“‘CHEW THESE!’ I screamed and ushered him into the car.  I hauled ass the few miles to ER, honking and flashing my lights the whole way.  He had taken some Claritin earlier, and I could tell the Benadryl was beginning to help.  His face went from fire-engine red to only beet red.  Perfect.

“Another ER visit later, we made it home with a diagnosis of ‘allergic reaction’ and a prescription for an epi pen.  Our discarded dinner was still on the table.  I was in no mood to eat, so I tossed it all in the trash.

“‘I’m going to bed,’ I said and retreated to my room.  My tummy wasn’t feeling all that great, but I thought it was due to my monthlies that had graciously appeared the night I was in the ER with Max.

“Sometime that night, I woke up and ran to the bathroom.  To be succinct, I blew it up.   I flushed and then felt the urge to vomit, so I looked for a vessel in which to do so.  I mean, a girl has her limits and I wasn’t about to puke in the toilet I had just assaulted with my ass.

“I walked into the dark kitchen and headed toward the cabinet I keep my extra grocery bags.  Whoa, I feel dizzy!  Why is it getting darker in here?

“I woke up on the cold tile floor of the kitchen, lying in a pile of grit and sand.  My head was throbbing something fierce and I was very disoriented.  It took me a few moments to realize where I was and why I was there.  Did I just decide to sleep on the floor of the kitchen?  Why does my head hurt so bad?

“The impulse to vomit slammed into me like a tsunami and I clamored up and ran to the nearest sink.  You know, the one without a disposal.  Why make things easier on myself now?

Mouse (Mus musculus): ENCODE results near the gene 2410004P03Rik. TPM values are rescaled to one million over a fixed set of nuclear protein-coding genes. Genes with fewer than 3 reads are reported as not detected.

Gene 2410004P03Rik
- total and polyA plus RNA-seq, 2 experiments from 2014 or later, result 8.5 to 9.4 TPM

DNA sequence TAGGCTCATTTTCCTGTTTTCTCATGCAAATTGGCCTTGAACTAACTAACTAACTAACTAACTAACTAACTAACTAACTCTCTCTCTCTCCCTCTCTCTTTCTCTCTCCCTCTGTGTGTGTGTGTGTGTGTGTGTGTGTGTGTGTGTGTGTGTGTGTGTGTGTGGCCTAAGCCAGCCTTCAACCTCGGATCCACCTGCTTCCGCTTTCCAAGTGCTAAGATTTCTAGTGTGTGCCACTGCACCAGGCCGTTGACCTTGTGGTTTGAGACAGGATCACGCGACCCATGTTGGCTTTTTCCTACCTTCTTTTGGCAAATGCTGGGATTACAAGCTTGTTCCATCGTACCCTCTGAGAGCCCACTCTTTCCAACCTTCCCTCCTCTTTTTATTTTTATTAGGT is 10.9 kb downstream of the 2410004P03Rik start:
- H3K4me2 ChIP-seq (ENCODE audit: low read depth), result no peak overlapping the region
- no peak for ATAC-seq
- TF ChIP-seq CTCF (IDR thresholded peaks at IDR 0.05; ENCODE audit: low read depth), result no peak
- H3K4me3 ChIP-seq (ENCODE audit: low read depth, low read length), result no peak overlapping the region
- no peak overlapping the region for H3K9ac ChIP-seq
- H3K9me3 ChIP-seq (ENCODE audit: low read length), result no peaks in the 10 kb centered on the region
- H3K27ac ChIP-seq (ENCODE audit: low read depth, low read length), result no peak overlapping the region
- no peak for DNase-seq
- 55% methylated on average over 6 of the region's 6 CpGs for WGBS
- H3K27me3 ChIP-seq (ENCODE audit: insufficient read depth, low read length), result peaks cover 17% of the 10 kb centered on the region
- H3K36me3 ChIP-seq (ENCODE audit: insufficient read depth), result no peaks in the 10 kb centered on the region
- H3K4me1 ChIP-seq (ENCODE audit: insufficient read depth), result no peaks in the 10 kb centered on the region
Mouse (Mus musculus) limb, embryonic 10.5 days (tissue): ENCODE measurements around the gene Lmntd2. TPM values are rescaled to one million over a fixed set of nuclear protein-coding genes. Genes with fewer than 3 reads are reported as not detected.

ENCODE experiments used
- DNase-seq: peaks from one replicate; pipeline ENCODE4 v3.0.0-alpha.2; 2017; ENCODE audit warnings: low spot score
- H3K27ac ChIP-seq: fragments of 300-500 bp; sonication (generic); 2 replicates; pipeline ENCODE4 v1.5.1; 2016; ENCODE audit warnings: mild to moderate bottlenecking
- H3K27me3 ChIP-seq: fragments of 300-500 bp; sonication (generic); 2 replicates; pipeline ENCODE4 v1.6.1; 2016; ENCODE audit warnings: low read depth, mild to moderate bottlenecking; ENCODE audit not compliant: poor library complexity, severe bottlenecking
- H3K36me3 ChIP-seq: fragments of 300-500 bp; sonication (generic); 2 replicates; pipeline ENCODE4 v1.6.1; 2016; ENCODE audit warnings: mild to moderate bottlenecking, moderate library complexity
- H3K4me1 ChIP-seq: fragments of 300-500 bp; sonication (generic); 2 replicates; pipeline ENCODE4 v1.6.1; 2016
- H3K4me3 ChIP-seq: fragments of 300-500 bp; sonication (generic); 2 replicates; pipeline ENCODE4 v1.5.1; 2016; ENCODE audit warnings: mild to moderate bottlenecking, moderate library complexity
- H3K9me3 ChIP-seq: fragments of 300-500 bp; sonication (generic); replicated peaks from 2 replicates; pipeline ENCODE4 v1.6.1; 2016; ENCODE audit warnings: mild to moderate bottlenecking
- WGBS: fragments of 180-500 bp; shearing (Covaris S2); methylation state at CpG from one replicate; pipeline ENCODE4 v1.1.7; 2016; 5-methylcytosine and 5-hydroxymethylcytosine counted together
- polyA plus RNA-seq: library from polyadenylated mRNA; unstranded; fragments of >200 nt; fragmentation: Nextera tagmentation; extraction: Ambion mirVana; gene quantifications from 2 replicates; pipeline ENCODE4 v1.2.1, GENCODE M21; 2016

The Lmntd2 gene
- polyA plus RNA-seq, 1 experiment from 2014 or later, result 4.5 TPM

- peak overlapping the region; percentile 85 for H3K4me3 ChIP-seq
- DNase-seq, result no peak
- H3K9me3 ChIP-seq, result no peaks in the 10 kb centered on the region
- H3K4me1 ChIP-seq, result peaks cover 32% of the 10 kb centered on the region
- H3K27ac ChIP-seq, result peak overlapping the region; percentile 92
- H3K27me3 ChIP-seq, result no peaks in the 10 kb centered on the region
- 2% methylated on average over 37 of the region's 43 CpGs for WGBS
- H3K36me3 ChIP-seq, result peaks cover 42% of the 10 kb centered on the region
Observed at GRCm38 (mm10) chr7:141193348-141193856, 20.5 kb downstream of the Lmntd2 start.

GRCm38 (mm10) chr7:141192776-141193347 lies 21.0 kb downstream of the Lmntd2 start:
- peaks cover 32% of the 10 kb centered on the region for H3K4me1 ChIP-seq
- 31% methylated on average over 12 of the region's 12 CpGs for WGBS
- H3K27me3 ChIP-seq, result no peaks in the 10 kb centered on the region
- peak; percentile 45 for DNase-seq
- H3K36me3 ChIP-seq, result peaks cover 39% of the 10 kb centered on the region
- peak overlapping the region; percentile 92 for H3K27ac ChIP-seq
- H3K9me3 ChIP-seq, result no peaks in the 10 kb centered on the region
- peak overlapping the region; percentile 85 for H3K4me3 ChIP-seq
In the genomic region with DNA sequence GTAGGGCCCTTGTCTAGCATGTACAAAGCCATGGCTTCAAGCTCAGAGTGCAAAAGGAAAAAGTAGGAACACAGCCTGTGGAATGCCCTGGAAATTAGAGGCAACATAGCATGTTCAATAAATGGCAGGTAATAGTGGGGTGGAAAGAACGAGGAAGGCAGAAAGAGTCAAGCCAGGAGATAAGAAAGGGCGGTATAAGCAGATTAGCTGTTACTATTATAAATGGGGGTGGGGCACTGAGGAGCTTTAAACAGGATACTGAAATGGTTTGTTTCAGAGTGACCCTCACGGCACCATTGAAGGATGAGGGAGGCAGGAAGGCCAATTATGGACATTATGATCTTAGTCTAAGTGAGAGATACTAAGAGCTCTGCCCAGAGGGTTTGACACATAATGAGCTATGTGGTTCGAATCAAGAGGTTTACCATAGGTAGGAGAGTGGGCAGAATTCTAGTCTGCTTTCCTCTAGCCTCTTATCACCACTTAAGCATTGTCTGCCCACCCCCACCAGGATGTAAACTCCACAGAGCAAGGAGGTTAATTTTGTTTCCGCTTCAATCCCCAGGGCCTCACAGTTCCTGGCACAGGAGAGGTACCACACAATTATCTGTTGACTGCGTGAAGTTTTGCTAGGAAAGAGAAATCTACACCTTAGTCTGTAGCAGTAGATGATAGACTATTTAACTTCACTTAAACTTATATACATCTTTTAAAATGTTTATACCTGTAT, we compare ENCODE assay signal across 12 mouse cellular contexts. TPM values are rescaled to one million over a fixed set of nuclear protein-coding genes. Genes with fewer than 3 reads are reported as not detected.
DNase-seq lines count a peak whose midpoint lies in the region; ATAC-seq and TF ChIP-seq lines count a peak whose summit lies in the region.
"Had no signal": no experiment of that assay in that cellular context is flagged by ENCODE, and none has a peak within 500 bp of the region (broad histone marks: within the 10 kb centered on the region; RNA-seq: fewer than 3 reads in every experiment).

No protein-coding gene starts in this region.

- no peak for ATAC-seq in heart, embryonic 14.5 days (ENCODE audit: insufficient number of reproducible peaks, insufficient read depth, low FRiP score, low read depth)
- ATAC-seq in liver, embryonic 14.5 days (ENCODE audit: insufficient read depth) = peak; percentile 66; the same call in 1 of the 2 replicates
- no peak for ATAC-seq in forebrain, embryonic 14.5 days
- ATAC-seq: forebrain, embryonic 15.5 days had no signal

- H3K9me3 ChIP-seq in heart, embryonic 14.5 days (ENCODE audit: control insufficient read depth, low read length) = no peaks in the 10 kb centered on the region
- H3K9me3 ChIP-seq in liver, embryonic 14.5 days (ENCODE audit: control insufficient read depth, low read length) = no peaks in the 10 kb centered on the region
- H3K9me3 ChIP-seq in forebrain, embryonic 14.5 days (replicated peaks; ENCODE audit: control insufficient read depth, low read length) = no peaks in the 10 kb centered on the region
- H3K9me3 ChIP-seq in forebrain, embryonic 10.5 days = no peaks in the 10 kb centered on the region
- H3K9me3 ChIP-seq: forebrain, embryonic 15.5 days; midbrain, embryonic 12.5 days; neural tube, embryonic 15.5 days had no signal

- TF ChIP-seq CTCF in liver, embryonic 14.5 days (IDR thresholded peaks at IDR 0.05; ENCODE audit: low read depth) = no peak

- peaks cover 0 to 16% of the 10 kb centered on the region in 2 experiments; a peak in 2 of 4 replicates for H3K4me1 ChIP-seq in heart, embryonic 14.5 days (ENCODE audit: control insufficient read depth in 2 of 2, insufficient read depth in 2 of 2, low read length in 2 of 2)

“I heaved into the sink several times before I was able to stop long enough to wipe my mouth off and knock on my roommate’s bedroom door.

“‘I’m really sick and I fainted in the kitchen.  I think I hit my head because it really hurts and I have a big lump!’ I told him.

“We walked into the kitchen, flipped on the light and saw pieces of drywall scattered on the floor.  I hit my head on the wall, excuse me, on the corner of the wall and took out a chunk of drywall as well.  There were cracks in the wall where the drywall hadn’t yet fallen, so please understand that this picture I have here does NOT do it justice.

“Could you zoom in on Exhibit A? 

Exhibit A_1

“My roommate looked at me with concern asking ‘Are you alright?’ several times before he abruptly stopped and said, ‘Oh God, I’m going to be sick too.’

“He took off for his room and me to mine and we spent the remainder of the night, and into the dawn puking and shitting the life out of us.

“In all fairness, he only puked once.  I, however had to secure a garbage can for my upchucking as I sat on the throne and, well, you know.